Scarlett’s female peers were justifiably jealous of her, effectively separating Scarlett from the personality-moderating influence of early peer interaction – something important to the development not only of adult independence but to adult social success (why teenagers like to hang out together away from their families and are so susceptible to peer influence).

Although it’s conceivable that she might have been called a bitch behind her back by the actually bitchy among her so-called friends, if they would have stooped that low despite their well-bred, country upper-class upbringing, Scarlett wasn’t a cruel, mean, stupid, vindictive, or ill-humored person – the type of person often termed a “bitch” today.

Scarlett was an oldest sibling. She was independent and free-thinking naturally. But the oldest sibling is also the protective, substitute-parent sibling, and Scarlett took care of her family when they needed her the most, even if her methods were desperate during very desperate times.

As a matter of fact, it was Scarlett’s second-oldest sister “Suellen” who was the selfish, spoiled, and lazy one of the three sisters in her family.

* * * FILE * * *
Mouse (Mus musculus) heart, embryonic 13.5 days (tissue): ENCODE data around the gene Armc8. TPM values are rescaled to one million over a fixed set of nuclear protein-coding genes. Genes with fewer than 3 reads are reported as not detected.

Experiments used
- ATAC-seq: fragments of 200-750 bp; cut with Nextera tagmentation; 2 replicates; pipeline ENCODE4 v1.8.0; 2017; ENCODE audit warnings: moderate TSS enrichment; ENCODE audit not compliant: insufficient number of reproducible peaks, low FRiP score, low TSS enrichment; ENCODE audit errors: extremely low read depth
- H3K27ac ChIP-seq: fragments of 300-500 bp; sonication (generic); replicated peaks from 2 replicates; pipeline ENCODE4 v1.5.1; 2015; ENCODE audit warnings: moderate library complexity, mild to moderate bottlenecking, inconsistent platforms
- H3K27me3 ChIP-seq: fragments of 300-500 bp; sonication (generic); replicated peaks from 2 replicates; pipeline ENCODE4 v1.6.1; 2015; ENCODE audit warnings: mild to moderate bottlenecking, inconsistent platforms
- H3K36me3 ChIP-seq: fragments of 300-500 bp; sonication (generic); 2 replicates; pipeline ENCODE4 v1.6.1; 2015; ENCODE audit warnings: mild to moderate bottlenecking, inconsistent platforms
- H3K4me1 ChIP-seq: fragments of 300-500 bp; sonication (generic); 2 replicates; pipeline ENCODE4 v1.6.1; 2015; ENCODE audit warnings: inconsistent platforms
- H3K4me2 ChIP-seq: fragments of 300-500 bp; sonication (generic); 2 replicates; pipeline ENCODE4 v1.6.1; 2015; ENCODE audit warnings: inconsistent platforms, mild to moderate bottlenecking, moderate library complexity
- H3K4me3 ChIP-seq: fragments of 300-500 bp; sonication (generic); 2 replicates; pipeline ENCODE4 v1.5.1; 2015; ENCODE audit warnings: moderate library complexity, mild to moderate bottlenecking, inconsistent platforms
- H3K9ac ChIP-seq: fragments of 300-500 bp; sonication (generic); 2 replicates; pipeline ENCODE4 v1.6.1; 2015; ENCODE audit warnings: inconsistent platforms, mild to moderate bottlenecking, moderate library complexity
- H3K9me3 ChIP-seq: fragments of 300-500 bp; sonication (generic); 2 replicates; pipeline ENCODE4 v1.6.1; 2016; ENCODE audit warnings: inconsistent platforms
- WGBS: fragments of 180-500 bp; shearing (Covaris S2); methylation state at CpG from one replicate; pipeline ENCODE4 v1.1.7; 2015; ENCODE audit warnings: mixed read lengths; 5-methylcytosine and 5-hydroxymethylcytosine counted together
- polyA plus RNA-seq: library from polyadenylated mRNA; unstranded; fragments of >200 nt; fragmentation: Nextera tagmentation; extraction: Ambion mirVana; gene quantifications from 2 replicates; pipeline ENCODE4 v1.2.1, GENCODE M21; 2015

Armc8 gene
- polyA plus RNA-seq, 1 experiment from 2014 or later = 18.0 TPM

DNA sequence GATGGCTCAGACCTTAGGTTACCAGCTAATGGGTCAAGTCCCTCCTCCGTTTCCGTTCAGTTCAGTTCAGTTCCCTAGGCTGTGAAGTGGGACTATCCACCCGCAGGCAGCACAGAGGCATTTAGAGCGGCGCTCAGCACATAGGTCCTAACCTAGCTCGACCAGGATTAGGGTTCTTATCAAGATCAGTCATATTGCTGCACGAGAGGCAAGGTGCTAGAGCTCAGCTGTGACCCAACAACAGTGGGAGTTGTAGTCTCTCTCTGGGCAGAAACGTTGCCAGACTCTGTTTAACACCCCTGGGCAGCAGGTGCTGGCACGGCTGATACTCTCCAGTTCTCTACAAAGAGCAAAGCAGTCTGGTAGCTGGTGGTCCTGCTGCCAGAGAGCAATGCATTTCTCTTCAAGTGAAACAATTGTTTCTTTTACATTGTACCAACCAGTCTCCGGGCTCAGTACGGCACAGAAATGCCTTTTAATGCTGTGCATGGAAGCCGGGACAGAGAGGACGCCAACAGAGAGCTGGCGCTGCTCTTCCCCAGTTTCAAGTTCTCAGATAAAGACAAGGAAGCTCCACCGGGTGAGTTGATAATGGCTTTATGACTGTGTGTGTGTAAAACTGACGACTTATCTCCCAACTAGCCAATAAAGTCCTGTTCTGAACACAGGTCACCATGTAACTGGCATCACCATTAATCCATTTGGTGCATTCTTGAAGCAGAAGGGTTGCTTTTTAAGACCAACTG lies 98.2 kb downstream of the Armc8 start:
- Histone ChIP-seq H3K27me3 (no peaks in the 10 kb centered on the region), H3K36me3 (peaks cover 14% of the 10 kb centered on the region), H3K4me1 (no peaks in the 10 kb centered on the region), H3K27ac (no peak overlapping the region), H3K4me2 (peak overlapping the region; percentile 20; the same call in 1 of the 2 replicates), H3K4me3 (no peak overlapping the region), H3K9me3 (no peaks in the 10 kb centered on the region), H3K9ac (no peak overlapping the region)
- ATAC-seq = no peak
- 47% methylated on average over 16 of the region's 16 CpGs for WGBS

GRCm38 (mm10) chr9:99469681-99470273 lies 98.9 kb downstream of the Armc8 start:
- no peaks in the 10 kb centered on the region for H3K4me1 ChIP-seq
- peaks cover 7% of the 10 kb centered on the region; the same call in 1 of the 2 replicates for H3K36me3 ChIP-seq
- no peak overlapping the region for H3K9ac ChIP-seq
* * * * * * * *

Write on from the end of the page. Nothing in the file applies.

Scarlett’s problem was that she just happened to have the misfortune of falling in love with someone older who was attracted to her but was unattainable. A good plot point, and a not-unknown situation in real life.

Scarlett was a typical oldest child, receiving the most attention, good and bad, from her parents while growing up; and growing into, importantly for the fate of her family during a terrible war, a natural leader. I can relate. She loved her family and took care of them even in the face of her parents’ condescension and her siblings’ scorn, lack of appreciation, and scapegoating. I can relate. As for Scarlett’s ill-fated desire for the unattainable Ashley Wilkes, well, who hasn’t been there? I certainly can relate.

Don’t believe any of the slander of or psychobabble toward Scarlett that is out there. People who attempt to sum up Scarlett so harshly should know better because they often are psychiatrists and psychologists; unfortunately, these professionals are prone to diagnose mental illness where there is none even in real people.